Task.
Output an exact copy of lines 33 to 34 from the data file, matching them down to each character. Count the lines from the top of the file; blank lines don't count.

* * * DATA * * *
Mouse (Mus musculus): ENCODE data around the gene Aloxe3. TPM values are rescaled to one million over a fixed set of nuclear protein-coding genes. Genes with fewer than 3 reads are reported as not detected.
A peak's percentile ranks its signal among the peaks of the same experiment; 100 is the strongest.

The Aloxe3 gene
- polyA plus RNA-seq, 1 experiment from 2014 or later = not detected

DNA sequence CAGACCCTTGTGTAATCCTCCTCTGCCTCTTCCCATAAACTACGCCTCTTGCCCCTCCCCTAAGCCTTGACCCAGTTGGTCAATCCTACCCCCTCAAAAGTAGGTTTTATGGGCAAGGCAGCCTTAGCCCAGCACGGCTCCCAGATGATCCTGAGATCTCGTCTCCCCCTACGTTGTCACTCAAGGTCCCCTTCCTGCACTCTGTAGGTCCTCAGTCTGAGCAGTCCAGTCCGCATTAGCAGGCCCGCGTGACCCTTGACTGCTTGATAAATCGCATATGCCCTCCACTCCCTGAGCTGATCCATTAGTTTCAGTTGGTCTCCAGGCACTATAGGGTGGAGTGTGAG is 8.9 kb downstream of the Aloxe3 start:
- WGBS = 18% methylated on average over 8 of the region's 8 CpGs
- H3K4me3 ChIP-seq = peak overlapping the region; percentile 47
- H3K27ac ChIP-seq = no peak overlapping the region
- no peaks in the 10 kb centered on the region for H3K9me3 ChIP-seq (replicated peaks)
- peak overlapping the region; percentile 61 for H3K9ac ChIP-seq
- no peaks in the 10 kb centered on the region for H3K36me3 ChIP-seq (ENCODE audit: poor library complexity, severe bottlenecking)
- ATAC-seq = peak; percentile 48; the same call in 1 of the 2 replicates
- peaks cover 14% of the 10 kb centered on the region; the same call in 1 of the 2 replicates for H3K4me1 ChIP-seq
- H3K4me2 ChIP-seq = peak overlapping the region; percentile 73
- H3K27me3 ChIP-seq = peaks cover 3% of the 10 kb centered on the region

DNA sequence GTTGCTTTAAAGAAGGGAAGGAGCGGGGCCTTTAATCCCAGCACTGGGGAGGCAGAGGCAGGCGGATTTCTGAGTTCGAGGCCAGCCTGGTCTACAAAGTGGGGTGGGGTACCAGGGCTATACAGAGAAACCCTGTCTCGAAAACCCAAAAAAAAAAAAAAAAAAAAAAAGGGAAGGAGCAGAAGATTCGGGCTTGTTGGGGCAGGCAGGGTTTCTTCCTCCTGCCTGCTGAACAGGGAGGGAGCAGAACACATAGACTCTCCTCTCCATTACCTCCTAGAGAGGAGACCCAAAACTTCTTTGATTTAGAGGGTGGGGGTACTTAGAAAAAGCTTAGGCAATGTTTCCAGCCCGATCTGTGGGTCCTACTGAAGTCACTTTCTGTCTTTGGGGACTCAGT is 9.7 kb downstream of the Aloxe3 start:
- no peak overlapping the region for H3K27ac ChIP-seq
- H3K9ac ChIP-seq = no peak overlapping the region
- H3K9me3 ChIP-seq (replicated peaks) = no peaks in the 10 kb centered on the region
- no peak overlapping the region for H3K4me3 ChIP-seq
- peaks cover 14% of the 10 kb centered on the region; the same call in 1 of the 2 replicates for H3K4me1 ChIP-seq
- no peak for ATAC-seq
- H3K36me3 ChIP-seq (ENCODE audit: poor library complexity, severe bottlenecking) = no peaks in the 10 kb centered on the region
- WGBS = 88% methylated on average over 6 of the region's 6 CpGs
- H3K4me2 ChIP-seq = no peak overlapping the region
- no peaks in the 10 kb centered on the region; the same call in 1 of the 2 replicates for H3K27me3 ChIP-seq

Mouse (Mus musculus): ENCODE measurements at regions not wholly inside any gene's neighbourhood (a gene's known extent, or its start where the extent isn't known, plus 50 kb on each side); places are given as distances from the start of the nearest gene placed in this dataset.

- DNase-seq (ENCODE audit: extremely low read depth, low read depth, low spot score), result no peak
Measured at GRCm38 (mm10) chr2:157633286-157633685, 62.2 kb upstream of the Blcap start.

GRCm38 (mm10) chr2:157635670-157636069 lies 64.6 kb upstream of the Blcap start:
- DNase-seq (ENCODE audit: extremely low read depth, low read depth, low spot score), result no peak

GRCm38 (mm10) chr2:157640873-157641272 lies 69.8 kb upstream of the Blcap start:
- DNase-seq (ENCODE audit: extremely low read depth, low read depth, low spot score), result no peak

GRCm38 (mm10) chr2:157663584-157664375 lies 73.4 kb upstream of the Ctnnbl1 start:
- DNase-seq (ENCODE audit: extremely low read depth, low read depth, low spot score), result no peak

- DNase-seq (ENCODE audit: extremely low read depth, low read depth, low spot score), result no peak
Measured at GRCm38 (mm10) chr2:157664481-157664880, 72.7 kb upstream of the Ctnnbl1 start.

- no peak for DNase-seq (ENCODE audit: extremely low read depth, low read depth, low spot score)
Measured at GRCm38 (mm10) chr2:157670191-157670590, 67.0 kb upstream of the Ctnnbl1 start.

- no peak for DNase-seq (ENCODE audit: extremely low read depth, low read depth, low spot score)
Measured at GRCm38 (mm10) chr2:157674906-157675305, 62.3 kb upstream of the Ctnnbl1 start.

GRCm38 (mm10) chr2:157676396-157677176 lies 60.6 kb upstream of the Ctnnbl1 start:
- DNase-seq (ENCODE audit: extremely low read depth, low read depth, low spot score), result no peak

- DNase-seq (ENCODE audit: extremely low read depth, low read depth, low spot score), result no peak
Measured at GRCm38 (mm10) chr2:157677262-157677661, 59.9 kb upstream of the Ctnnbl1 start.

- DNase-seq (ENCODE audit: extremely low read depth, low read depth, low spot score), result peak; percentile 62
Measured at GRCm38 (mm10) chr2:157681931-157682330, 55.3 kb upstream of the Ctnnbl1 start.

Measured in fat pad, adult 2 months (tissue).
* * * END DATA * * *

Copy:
- DNase-seq (ENCODE audit: extremely low read depth, low read depth, low spot score), result no peak

GRCm38 (mm10) chr2:157663584-157664375 lies 73.4 kb upstream of the Ctnnbl1 start: